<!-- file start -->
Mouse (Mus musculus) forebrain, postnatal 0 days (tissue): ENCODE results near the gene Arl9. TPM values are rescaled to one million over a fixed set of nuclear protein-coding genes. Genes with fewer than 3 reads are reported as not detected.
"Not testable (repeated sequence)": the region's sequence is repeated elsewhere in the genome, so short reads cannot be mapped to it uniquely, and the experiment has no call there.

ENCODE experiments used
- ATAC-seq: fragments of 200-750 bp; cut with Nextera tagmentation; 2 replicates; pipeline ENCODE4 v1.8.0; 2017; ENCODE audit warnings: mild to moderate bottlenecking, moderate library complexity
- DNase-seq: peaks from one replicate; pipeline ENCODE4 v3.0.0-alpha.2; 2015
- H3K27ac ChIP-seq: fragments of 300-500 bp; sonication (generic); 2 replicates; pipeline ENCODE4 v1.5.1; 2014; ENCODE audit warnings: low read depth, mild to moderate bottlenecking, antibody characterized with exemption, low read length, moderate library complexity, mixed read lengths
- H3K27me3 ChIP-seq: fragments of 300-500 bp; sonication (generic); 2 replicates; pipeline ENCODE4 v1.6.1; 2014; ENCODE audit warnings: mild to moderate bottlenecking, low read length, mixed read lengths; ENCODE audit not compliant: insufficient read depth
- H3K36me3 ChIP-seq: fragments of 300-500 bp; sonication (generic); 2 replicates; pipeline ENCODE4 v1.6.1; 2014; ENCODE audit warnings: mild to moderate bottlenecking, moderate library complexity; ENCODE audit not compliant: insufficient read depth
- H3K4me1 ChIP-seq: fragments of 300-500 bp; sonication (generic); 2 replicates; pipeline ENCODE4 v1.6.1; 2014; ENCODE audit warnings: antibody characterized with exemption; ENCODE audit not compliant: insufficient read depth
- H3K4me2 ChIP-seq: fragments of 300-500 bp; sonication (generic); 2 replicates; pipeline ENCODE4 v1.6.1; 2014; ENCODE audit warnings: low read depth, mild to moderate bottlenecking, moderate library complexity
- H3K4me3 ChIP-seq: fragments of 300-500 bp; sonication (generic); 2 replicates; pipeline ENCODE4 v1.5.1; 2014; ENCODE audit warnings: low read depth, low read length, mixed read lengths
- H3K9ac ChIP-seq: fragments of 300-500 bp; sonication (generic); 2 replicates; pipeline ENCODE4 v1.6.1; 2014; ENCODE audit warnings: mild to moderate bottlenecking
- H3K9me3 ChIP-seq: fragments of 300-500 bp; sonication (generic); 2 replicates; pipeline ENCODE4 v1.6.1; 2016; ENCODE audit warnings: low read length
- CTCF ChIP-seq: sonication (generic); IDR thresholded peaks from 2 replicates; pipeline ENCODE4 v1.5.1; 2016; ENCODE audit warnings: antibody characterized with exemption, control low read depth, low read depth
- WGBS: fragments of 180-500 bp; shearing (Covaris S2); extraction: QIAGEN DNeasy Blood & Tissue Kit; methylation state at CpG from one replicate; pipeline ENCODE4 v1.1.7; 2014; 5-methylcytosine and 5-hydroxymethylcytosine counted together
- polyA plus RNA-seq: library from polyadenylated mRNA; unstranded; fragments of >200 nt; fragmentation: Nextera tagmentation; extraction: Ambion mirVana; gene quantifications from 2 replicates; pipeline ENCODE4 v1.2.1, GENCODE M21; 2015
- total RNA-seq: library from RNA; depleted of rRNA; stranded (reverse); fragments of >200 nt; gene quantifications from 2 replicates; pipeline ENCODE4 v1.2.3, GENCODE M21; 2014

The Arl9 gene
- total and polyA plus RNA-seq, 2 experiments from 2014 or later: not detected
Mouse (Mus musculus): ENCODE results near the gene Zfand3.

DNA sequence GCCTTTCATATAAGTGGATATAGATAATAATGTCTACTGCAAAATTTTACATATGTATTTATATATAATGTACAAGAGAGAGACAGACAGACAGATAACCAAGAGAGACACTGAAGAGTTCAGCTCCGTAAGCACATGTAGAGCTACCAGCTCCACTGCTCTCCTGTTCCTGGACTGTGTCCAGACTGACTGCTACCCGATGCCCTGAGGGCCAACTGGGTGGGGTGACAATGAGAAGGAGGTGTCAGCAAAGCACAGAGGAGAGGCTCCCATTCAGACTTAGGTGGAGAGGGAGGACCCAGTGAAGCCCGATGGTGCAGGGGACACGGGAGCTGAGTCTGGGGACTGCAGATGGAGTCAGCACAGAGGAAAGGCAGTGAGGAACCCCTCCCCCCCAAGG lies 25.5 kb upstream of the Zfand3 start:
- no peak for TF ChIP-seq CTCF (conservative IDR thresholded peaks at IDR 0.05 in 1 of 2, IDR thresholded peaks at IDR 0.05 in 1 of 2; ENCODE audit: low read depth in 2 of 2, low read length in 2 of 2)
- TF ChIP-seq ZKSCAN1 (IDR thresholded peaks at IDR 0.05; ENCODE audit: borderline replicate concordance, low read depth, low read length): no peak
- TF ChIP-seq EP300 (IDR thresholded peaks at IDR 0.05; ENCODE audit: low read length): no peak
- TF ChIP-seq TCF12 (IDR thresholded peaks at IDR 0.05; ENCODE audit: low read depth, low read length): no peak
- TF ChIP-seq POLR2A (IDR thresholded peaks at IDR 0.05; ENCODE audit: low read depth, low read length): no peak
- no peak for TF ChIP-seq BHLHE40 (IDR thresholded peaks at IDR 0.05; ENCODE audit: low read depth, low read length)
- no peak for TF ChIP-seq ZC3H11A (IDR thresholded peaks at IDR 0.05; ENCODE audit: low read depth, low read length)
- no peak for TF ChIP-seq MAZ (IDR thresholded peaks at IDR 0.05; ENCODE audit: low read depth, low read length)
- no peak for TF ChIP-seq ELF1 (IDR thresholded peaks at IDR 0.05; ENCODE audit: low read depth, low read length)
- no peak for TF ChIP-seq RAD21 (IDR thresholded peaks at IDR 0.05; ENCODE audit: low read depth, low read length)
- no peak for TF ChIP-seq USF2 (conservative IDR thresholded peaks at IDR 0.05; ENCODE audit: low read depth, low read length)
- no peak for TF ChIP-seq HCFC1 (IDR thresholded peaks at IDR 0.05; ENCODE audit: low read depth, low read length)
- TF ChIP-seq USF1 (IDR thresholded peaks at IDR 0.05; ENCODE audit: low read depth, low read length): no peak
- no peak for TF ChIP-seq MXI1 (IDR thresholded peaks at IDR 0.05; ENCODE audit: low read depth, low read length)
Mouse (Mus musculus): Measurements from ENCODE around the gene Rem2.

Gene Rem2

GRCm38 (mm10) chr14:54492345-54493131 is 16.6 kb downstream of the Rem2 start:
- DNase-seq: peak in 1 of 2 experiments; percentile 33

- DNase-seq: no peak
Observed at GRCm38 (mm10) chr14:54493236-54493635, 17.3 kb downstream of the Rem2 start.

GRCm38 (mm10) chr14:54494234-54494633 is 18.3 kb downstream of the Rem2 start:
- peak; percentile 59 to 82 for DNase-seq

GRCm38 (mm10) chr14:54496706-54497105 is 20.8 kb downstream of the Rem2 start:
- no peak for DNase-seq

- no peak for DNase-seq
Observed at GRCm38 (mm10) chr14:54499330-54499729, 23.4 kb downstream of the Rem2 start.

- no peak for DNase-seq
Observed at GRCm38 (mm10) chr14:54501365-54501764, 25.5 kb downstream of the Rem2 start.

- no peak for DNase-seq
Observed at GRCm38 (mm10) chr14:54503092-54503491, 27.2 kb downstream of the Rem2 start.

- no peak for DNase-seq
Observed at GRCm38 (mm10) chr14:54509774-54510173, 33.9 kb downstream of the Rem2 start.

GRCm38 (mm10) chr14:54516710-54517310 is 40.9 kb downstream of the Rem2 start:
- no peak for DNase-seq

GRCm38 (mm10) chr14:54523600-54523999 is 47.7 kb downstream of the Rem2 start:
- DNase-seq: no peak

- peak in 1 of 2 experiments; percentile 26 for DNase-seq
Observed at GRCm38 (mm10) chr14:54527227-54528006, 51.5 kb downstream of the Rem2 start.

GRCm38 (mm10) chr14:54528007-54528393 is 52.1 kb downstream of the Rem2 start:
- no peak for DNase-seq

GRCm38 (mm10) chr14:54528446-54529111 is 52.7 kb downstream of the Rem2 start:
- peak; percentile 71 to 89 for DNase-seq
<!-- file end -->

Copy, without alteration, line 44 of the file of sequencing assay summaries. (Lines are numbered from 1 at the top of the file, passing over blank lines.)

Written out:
GRCm38 (mm10) chr14:54496706-54497105 is 20.8 kb downstream of the Rem2 start: